In a Bayesian analysis we are simulating values from the posterior distribution of our parameters. If the middle 95% of distribution (the credible interval) does not cross zero then we can say it is a significant predictor. In this case we are looking at the `CRIME`

parameter and we can see that the credible interval is below 0, meaning there is a significant negative or inverse relationship between crime and home value. The median value of the posterior distribution for `CRIME`

is -0.715, meaning that for every crime recorded in that neighborhood the home value (in thousands) decreases by 0.715. Contextually, this makes sense. If we wanted to compare this model to others, we would use the DIC value, which is 97.4. We would select the model with the lower DIC, but this method is only applicable when the posterior distribution is approximately multivariate normal.

We can extract all of the simulated $\beta_\text{crime}$ coefficients and plot them to see the distribution.

```
cbus_sim <- data_frame(beta_crime = as.vector(model.hoval$samples$beta[,2]))
ggplot(cbus_sim, aes(x = beta_crime)) +
geom_density(fill = "#FFBD71", color ="#FFBD71") +
geom_vline(xintercept = -0.8936, color = "#F87D7B", size = 1.5) +
geom_vline(xintercept = -0.3690, color = "#F87D7B", size = 1.5) +
annotate("text", x = -0.65, y = 3.5, label = "Credible interval", color = "#F87D7B") +
theme_minimal() +
theme(text = element_text(color = "#60717a")) +
labs(title = "Posterior distribution of the crime coefficient", x = "Beta", y = "Density")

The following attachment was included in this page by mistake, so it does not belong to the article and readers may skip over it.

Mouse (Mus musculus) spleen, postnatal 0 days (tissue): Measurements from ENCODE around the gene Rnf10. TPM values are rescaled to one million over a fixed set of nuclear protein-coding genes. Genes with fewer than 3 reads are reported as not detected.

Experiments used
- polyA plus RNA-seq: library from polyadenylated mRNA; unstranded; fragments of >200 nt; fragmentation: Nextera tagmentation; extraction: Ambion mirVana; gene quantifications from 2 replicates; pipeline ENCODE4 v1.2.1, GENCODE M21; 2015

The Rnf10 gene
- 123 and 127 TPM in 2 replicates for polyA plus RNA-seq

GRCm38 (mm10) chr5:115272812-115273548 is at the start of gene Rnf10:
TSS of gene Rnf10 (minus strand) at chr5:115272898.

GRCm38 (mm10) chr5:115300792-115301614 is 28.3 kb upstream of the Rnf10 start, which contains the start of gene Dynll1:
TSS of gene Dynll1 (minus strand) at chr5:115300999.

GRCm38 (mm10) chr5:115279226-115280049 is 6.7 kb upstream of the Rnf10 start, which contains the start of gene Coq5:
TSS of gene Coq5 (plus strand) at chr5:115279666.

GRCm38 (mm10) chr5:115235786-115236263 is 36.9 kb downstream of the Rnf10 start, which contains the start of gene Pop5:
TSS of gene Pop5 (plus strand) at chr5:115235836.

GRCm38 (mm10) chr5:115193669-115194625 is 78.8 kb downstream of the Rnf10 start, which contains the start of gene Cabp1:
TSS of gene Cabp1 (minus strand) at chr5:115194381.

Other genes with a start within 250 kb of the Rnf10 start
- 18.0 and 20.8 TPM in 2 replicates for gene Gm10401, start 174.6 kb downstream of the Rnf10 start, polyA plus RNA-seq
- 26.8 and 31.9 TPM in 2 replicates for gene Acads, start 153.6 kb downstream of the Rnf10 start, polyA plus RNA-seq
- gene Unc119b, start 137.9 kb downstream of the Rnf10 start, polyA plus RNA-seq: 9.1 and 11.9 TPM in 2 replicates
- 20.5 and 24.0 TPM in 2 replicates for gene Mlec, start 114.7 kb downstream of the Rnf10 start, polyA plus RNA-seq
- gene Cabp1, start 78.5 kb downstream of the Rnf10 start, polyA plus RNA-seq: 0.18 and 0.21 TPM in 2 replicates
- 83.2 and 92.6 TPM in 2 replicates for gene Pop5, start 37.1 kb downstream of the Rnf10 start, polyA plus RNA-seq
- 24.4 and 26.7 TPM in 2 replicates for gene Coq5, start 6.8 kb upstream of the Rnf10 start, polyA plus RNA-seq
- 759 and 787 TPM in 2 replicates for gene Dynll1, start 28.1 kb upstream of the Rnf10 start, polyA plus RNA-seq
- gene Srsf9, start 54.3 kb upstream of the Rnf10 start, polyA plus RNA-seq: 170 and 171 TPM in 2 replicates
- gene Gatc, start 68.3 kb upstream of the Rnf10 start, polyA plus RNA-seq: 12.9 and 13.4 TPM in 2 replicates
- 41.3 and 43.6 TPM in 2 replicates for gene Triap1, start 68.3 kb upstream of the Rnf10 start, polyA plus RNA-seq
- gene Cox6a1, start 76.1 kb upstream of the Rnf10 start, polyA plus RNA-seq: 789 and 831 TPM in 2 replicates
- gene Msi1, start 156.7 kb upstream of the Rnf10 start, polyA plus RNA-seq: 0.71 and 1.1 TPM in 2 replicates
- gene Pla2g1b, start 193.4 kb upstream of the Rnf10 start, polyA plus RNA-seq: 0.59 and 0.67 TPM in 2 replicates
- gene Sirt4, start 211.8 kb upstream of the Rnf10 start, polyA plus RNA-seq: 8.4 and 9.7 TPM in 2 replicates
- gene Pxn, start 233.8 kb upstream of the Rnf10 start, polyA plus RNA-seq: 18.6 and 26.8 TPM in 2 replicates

```

This is a good visual representation of the credible interval; we can see that our coefficient will almost never be 0!

## Evaluating the spatial pattern of residuals

We also want to test to make sure our residuals aren’t clustered. If they are, that means we are missing an important confounding variable. We can check for this clustering with the same Moran’s I test on our residual.

```
moran.mc(x = as.vector(model.hoval$residuals$response), listw = col_listw, nsim = 9999, alternative = "greater")
# Monte-Carlo simulation of Moran I
#
# data: as.vector(model.hoval$residuals$response)
# weights: col_listw
# number of simulations + 1: 10000
#
# statistic = 0.17135, observed rank = 9819, p-value = 0.0181
# alternative hypothesis: greater
```

In this example we do see slight clustering in our residuals (I = 0.17), but that is likely because we only used one covariate to describe home patterns. In later iterations we would include more covariates in the model. We can also map the residuals to see where these clusters appear.

```
columbus %>%
mutate(resid = model.hoval$residuals$response) %>%
ggplot(aes(fill = resid)) +
geom_sf() +
map_theme +
map_colors +
labs(title = "Residuals from the CAR model", subtitle = "home value ~ crime", fill = "Residual")
```

In order to choose our next covariate, we can start by thinking about what kinds of variables might explain this pattern in the residual. One idea might be to include distance to the Central Business District!

# Discussion

The model we’ve fit in this tutorial are a great place to start with Bayesian CAR models. The Besag model gives us fairly familiar results: coefficients which we can interpret just as we might in a more basic linear regression context. However, it gives more accurate predictions because it accounts for the underlying structure in the data. There are many layers of complexity we can add to make these models do more for us. Many of those improvements simply require adding new parameters or constraints to the Besag model!

One limitation of these CAR models is that they are parametric. This could be a strength or a limitation depending on the data we’re interested in! The methods are also computationally expensive – when working with large amounts of data or covariates, a single model can take several minutes to run. This is less a weakness of the methodology and more a symptom of working with complex spatial data.

As a package, `CARBayes`

is incredibly versatile. There are several other models and corresponding functions in the package which we haven’t discussed, so if the models presented here don’t fit your needs, check out the vignette! If you’ve got any other questions, feel free to reach out!